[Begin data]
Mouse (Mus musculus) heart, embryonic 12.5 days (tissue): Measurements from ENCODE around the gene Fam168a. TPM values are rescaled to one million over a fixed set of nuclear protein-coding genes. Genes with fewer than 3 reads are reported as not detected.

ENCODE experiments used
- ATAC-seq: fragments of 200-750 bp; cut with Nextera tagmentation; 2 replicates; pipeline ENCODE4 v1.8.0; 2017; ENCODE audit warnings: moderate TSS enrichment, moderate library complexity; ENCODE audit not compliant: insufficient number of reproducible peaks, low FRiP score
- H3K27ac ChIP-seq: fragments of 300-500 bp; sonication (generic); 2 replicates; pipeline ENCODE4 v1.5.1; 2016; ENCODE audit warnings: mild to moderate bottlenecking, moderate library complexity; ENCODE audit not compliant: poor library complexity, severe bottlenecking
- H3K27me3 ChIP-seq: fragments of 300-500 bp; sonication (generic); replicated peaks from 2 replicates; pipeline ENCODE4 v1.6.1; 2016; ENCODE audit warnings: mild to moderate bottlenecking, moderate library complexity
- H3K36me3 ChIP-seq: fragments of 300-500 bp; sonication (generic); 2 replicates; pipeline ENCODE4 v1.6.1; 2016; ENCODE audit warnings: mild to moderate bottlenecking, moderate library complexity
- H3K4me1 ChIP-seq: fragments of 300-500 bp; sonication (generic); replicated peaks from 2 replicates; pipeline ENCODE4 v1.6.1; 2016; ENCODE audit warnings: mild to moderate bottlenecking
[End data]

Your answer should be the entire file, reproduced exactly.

Mouse (Mus musculus) heart, embryonic 12.5 days (tissue): Measurements from ENCODE around the gene Fam168a. TPM values are rescaled to one million over a fixed set of nuclear protein-coding genes. Genes with fewer than 3 reads are reported as not detected.

ENCODE experiments used
- ATAC-seq: fragments of 200-750 bp; cut with Nextera tagmentation; 2 replicates; pipeline ENCODE4 v1.8.0; 2017; ENCODE audit warnings: moderate TSS enrichment, moderate library complexity; ENCODE audit not compliant: insufficient number of reproducible peaks, low FRiP score
- H3K27ac ChIP-seq: fragments of 300-500 bp; sonication (generic); 2 replicates; pipeline ENCODE4 v1.5.1; 2016; ENCODE audit warnings: mild to moderate bottlenecking, moderate library complexity; ENCODE audit not compliant: poor library complexity, severe bottlenecking
- H3K27me3 ChIP-seq: fragments of 300-500 bp; sonication (generic); replicated peaks from 2 replicates; pipeline ENCODE4 v1.6.1; 2016; ENCODE audit warnings: mild to moderate bottlenecking, moderate library complexity
- H3K36me3 ChIP-seq: fragments of 300-500 bp; sonication (generic); 2 replicates; pipeline ENCODE4 v1.6.1; 2016; ENCODE audit warnings: mild to moderate bottlenecking, moderate library complexity
- H3K4me1 ChIP-seq: fragments of 300-500 bp; sonication (generic); replicated peaks from 2 replicates; pipeline ENCODE4 v1.6.1; 2016; ENCODE audit warnings: mild to moderate bottlenecking